The more the merrier, right? Well, for doubles players on both WTA and ATP tours, this is far from the case. Singles player receive more prize money, more TV time, and more attention from fans. The shadow the singles game casts over doubles is large and continues to expand with no end in sight.
From nearly-empty stadiums at Grand Slam doubles finals to only a handful of broadcast doubles matches during Masters Series 1000 events, doubles receives neither respect nor coverage it deserves. It’s a sad commentary on the state of top-flight doubles when one can access an endless number of challenger level equivalents each week but can rarely watch it at its best. Don’t get me wrong, it’s great that challenger level events are being streamed online, but if these events can broadcast live doubles matches, than we should be seeing more of the top WTA and ATP players playing doubles.
In 2014 Gilles Simon, who is currently ranked No. 21 in the world, won 27 matches and earned $1,260,730 in prize money. By contrast, American Eric Butorac, ranked No. 18 in doubles, won 33 matches and has amassed $309,639. To quickly crunch the numbers, that’s nearly $1,000,000 less than the Frenchman, who won six fewer matches. Such a pay disparity seems to be a representation of not only how much more attention singles draw, but also a substantiation of the idea that doubles is exponentially less vigorous of an exercise than singles.
I’m not here to tell anyone that doubles players should be getting paid more than singles players, nor that they necessarily deserve more attention. But I will argue that doubles players should get paid more than they do now, and receive more media coverage. Speaking from my own experience, I sit here ashamed of the fact that though I’ve opined on hundreds of singles matches, I can only remember analyzing one doubles match.
This all needs to change. We are selectively depriving ourselves of one of the most compelling art forms in all of sports.The game of doubles needs better advertisement. It’s not simply singles with an additional player thrown on each side of the net and extended tramlines.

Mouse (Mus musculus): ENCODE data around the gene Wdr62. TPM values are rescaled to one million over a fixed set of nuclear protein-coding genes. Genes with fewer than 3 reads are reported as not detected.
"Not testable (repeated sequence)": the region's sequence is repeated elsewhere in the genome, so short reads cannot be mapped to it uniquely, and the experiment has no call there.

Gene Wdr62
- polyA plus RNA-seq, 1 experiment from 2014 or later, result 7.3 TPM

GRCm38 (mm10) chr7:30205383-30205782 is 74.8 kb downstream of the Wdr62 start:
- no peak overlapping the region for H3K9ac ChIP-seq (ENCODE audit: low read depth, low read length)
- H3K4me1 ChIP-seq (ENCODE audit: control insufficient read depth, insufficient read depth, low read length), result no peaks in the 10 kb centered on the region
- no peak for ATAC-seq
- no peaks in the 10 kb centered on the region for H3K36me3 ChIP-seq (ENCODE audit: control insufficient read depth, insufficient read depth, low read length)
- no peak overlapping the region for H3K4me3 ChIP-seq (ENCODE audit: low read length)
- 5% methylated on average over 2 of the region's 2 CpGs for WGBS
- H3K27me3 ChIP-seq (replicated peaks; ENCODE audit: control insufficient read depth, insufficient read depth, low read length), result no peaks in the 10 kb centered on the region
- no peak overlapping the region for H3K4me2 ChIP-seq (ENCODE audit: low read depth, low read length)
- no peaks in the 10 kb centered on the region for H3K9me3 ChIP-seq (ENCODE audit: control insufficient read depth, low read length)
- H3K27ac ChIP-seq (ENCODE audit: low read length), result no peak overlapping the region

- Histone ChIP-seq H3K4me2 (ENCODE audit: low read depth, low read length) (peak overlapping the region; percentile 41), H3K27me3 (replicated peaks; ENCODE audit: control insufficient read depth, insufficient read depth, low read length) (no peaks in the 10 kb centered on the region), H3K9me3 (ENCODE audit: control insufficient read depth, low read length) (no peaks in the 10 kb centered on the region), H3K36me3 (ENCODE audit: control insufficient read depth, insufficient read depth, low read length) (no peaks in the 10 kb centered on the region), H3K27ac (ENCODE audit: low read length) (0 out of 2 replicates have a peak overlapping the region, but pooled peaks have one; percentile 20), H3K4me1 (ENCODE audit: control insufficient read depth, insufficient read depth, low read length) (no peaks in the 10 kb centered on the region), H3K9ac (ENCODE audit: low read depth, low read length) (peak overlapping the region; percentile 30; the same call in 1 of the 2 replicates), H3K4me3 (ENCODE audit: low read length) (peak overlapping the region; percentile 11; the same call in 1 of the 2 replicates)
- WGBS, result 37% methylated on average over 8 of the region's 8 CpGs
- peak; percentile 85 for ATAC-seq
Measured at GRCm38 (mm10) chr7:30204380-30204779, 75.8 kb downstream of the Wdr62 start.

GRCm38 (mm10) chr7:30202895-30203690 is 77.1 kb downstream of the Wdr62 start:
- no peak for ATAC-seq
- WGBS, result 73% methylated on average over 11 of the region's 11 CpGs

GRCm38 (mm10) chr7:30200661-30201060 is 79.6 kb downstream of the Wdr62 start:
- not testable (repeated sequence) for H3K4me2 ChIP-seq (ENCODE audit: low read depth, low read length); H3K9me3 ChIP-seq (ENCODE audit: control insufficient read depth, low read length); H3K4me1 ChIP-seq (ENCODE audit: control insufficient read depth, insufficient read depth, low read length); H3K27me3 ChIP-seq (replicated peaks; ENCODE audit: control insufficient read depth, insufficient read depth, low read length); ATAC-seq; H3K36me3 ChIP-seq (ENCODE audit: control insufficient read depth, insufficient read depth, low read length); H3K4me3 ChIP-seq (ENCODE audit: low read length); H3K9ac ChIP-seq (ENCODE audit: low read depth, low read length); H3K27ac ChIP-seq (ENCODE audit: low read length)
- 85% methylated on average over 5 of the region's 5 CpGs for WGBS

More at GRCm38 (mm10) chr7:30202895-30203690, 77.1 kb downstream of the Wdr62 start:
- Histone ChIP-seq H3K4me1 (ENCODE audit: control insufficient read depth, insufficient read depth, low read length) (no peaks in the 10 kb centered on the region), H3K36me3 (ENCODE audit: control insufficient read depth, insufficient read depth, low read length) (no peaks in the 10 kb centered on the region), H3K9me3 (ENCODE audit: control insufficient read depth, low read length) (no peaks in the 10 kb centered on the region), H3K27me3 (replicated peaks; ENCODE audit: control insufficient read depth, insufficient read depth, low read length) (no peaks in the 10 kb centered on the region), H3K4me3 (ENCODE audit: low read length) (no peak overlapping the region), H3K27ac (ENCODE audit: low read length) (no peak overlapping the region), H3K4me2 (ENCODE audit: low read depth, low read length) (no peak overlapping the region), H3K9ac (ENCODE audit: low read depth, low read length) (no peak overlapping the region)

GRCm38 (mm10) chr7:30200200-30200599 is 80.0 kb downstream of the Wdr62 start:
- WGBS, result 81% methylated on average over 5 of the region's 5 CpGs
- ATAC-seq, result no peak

Doubles is an entirely different game.
Where singles can might be more closely correlated to a boxing match – with pulling and prodding occurring over an extended period of time – doubles strikes a better resemblance to a battle to the death in the Roman Coliseum. Both teams charge forward with unrestrained amounts of desire to seize the net for their own.
When you are watching doubles at the World Tour Finals this week – and yes, it’s actually being shown – think of the 02 Arena as the Coliseum. Put yourselves in the shoes of these doubles teams. The intensity displayed is undeniable. They are playing in front of a packed crowd, with no other matches going on, a rarity for them to say the least.
Notice how, even though each point is a battle to conquer the net, there are aspects of aesthetic beauty and delicacy intertwined between these moments of unmitigated ferocity. Whether it be a sharply angled touch volley or a silky smooth topspin lob, doubles players must be ready to integrate both power and feel into their games to achieve victory.
And while each doubles player has a partner, it’s crucial to realize that each player still only has one brain, and must still individually analyze the actions of not one, but two players on the other side of the net. Working with a partner makes court coverage easier, but it also leaves room for disastrous lapses of synchronization. Each player must think about their next action and movement on the court but these decisions must be made in relation to what their partner is going to do.
Ironically, even though tennis is being played on slower surfaces these days, the professional doubles game has remained fast-paced. Outside of the Grand Slams and Davis Cup, doubles arguably become quicker. No-ad scoring and a ten point match-tiebreak that decides final sets has sped up the game, really putting a priority on winning points when it counts.
In the biggest moments, doubles players are placed under immense scrutiny. Their margin for error is significantly diminished relative to singles. Hitting three reflex volleys down break point from a screaming Mike Bryan forehand will mean nothing if your racket moves slight off the path of the ball, causing you to mishit the fourth volley.
Being at the net increases the pressure of an already intense game.
I could go on for days but instead, I suggest that if you have the opportunity this week, take some time to watch a doubles match. There may be names that you don’t recognize but after a while, the differences of doubles will feel a whole lot more familiar.